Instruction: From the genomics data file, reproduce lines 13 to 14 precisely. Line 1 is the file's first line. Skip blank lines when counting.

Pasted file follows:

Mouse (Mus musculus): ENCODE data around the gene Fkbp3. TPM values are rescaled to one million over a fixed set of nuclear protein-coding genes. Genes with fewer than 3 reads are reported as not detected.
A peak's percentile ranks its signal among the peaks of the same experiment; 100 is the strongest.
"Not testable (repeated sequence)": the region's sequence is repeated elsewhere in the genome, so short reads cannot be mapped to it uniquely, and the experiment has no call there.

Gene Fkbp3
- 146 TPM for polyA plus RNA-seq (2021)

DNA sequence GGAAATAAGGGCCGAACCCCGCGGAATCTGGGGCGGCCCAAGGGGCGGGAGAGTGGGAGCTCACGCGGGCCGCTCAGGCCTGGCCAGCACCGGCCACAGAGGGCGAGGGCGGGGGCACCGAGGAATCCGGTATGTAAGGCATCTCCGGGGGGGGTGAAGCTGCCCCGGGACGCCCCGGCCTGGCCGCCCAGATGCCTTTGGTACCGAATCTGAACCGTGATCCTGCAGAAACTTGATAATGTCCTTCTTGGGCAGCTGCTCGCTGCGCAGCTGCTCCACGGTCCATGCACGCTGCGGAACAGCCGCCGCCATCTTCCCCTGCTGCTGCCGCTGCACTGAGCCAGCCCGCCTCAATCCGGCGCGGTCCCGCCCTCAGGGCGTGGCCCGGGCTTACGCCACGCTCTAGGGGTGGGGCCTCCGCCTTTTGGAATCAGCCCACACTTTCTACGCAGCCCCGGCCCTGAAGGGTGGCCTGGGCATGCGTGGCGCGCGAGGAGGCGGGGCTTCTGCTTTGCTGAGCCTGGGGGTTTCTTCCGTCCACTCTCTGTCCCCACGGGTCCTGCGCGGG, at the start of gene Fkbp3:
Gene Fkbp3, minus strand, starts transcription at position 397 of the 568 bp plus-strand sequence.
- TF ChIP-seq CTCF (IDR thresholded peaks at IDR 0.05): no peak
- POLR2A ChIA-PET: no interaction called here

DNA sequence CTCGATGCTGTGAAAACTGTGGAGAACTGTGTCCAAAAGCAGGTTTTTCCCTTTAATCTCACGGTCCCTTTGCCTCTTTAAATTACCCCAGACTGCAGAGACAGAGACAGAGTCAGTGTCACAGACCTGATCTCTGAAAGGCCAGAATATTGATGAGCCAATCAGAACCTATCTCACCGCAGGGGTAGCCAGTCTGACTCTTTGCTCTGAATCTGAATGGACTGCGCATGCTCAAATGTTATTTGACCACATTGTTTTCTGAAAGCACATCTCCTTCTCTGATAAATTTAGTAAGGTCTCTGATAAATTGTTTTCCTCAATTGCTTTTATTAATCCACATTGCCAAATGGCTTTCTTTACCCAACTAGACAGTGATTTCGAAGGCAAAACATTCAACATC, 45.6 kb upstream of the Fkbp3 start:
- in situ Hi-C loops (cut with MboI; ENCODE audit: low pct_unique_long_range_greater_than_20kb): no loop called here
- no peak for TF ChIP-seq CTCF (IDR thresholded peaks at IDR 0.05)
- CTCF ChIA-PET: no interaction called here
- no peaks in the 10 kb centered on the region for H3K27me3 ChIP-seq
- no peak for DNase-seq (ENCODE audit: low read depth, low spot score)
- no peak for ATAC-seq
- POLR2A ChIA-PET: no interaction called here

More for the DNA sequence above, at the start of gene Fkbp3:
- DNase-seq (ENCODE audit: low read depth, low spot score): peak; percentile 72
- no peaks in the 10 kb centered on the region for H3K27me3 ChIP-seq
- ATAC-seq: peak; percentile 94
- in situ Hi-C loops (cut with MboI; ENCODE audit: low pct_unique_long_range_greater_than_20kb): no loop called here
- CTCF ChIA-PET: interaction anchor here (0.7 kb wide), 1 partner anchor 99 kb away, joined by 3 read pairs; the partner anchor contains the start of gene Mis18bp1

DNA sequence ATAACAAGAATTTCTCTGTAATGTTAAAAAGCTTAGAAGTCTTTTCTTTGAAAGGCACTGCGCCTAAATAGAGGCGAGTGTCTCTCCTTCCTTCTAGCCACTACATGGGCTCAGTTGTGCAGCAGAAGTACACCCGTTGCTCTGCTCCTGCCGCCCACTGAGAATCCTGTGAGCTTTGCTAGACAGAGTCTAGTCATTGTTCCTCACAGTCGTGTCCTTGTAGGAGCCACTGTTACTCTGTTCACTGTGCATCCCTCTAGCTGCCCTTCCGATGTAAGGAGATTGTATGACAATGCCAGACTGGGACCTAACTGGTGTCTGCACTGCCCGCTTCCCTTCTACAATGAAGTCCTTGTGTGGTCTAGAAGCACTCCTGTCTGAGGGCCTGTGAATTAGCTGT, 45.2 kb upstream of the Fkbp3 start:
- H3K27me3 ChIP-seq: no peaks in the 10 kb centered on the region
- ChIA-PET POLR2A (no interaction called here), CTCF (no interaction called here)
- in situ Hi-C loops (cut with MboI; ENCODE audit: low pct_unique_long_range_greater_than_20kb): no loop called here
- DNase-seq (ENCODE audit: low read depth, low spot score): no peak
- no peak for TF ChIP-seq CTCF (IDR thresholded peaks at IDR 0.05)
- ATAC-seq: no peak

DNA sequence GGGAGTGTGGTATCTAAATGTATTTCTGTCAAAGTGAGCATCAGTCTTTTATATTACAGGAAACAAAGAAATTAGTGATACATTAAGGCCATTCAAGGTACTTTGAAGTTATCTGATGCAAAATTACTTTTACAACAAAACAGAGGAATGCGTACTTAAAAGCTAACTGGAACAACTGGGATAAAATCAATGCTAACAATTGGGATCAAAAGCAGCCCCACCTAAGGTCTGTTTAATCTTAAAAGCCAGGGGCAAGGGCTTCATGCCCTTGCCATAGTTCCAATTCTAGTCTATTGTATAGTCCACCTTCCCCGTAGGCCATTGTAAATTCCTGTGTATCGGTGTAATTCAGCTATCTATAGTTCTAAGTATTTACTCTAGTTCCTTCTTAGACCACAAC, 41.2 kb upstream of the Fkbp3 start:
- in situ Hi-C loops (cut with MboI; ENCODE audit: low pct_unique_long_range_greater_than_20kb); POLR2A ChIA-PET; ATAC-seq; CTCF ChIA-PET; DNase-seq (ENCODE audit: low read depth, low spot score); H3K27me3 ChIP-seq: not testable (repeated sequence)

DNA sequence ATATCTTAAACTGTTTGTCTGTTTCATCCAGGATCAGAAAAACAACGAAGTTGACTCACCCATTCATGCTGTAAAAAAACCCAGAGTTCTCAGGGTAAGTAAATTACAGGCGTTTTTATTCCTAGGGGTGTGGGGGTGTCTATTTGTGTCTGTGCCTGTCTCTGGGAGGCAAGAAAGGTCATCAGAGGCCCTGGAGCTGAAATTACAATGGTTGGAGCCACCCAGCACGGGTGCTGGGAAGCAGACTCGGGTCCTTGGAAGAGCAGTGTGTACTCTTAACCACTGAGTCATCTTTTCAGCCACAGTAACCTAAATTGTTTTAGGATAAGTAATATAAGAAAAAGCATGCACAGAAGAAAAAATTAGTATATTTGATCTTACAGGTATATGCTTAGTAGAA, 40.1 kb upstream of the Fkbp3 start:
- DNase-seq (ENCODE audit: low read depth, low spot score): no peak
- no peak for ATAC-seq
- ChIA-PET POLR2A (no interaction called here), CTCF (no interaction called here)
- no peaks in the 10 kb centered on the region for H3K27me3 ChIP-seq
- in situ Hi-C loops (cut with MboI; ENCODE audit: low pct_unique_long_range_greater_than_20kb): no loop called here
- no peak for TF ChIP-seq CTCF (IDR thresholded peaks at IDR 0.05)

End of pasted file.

- CTCF ChIA-PET: no interaction called here
- no peaks in the 10 kb centered on the region for H3K27me3 ChIP-seq